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Bible Reflections View Comments

Easter Is Only the Beginning
By Diane M. Houdek
Source: Bringing Home the Word
Published: Sunday, March 31, 2013
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Brides and grooms have said this of their wedding days, when after months and months of planning every perfect detail, they have little recollection of the day itself. Sometimes when we put everything we have into anticipating a great event—planning, preparing, hoping, dreaming—the event itself can sometimes seem almost anticlimactic, as though it couldn’t live up to the hype.

Easter can be a little bit like this. We think of it as one glorious day, the culmination of our Lenten sacrifices. We often think of it as the final scene of a play that begins on Palm Sunday, and so we expect it to be grand finale. We know that we are celebrating the greatest single event in God’s covenant with his people, the triumph over death itself. But somehow we can’t wrap our understanding and emotions around something so intense, so unique, so utterly beyond our own experience.

Ironically, this letdown is almost built into the Easter readings. At the heart of the Easter story is the empty tomb. The stories of the appearances will come later, unfolding the mystery of the resurrection. But the first message to the apostles is that the tomb is empty. Mary Magdalene goes to the tomb in the early hours of the morning. John and Peter go together to the tomb but each enters separately. We must do likewise. The first apostles gathered in the Upper Room trying to make sense of what had happened between the Last Supper and that first Easter morning. Our response to our individual conversion is to gather with those who can share that experience.

Throughout the Gospels, the apostles appear in shifting groups or more often as individuals, following Jesus and relying on his leadership to hold them together and settle their disputes. It is only the fear of the crucifixion and then confrontation of the empty tomb that gathers them together into a single group, relying on each other for protection, reassurance and support. The empty tomb compels them to rely on their faith. Together they recall the stories Jesus told of the resurrection, stories they may not have heard or understood because they were preoccupied with their own success and advancement. Alone none of them is able to fully comprehend the experience; together they discover new insights in a shared belief. From Easter to Pentecost, they are most often referred to as the Eleven, a sign that their identity is as a cohesive group rather than a collection of individuals. Like those first disciples, we discover the presence of the Risen Lord by retelling the same stories. We center more on Jesus’s life than on our own.

Any personal experience of the Risen Lord is marked by the command or the impulse to “go and tell the others.” The Christian life is characterized by reaching out to others, sharing the good news of the resurrection, caring for the poor, becoming the healing presence of Christ to those in need.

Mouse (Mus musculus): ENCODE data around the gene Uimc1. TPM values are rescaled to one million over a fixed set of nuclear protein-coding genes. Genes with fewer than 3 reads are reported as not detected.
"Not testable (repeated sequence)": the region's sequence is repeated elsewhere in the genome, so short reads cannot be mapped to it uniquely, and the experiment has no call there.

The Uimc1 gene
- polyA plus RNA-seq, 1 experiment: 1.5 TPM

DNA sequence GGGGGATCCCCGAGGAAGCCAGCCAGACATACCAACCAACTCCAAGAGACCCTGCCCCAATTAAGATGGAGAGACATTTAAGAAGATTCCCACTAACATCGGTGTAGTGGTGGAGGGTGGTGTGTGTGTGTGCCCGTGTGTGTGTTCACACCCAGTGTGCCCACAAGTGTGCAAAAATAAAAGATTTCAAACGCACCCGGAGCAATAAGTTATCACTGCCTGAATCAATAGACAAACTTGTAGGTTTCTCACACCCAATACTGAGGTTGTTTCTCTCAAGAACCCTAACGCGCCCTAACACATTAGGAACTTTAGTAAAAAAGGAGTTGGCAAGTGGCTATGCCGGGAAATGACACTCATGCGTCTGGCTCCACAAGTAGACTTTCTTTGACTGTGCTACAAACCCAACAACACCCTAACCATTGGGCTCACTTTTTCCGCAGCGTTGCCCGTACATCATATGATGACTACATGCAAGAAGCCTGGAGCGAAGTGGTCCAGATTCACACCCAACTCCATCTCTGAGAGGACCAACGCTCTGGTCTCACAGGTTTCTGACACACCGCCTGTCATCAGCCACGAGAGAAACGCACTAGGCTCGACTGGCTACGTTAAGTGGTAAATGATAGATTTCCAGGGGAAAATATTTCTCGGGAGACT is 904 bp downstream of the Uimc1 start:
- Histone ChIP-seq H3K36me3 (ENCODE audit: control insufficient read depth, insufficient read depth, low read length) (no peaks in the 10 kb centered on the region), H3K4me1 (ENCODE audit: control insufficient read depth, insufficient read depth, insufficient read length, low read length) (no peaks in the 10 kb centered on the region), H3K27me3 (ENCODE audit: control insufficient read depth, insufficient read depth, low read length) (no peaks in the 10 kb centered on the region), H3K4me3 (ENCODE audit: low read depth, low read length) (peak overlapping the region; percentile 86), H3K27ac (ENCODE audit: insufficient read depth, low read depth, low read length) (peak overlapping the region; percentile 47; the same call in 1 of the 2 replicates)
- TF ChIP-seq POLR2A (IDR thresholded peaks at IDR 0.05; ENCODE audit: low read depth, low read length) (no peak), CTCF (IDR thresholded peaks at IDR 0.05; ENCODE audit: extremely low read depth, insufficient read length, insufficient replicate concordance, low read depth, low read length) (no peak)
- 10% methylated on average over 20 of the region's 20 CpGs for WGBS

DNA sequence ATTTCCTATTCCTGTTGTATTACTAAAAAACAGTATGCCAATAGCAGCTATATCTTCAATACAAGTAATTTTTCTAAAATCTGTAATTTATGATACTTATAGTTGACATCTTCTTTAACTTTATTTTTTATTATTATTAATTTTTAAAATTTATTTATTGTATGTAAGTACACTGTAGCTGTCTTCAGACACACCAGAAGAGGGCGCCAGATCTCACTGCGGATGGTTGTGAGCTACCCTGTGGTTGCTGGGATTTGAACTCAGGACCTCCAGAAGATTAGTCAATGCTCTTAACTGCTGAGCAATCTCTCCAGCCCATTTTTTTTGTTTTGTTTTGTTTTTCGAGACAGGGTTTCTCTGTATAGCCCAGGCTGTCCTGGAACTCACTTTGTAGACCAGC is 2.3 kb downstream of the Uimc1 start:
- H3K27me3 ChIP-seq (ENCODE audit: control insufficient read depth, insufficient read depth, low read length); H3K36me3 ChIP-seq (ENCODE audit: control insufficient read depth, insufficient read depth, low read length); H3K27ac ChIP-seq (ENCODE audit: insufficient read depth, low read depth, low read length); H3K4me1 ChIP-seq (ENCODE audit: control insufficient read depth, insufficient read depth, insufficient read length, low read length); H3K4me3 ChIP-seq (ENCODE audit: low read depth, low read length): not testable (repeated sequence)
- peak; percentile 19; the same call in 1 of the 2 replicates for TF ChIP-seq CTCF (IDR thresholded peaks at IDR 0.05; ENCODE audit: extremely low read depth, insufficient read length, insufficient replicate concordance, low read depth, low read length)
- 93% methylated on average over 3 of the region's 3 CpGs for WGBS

Just as a wedding day is followed by years of marriage, the day-to-day life of learning to live and love in a committed relationship, so Easter Sunday stretches first to the Easter Octave, then throughout the fifty days of the Easter season and into each expression of the paschal mystery in our weekly Eucharists and in our lives. Easter only marks the beginning of this great adventure.


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Columban: Columban was the greatest of the Irish missionaries who worked on the European continent. As a young man who was greatly tormented by temptations of the flesh, he sought the advice of a religious woman who had lived a hermit’s life for years. He saw in her answer a call to leave the world. He went first to a monk on an island in Lough Erne, then to the great monastic seat of learning at Bangor. 
<p>After many years of seclusion and prayer, he traveled to Gaul (modern-day France) with 12 companion missionaries. They won wide respect for the rigor of their discipline, their preaching, and their commitment to charity and religious life in a time characterized by clerical laxity and civil strife. Columban established several monasteries in Europe which became centers of religion and culture. </p><p>Like all saints, he met opposition. Ultimately he had to appeal to the pope against complaints of Frankish bishops, for vindication of his orthodoxy and approval of Irish customs. He reproved the king for his licentious life, insisting that he marry. Since this threatened the power of the queen mother, Columban was deported to Ireland. His ship ran aground in a storm, and he continued his work in Europe, ultimately arriving in Italy, where he found favor with the king of the Lombards. In his last years he established the famous monastery of Bobbio, where he died. His writings include a treatise on penance and against Arianism, sermons, poetry and his monastic rule.</p> American Catholic Blog There are not a hundred people in America who hate the Catholic Church. There are millions of people who hate what they wrongly believe to be the Catholic Church—which is, of course, quite a different thing. –Bishop Fulton Sheen

 
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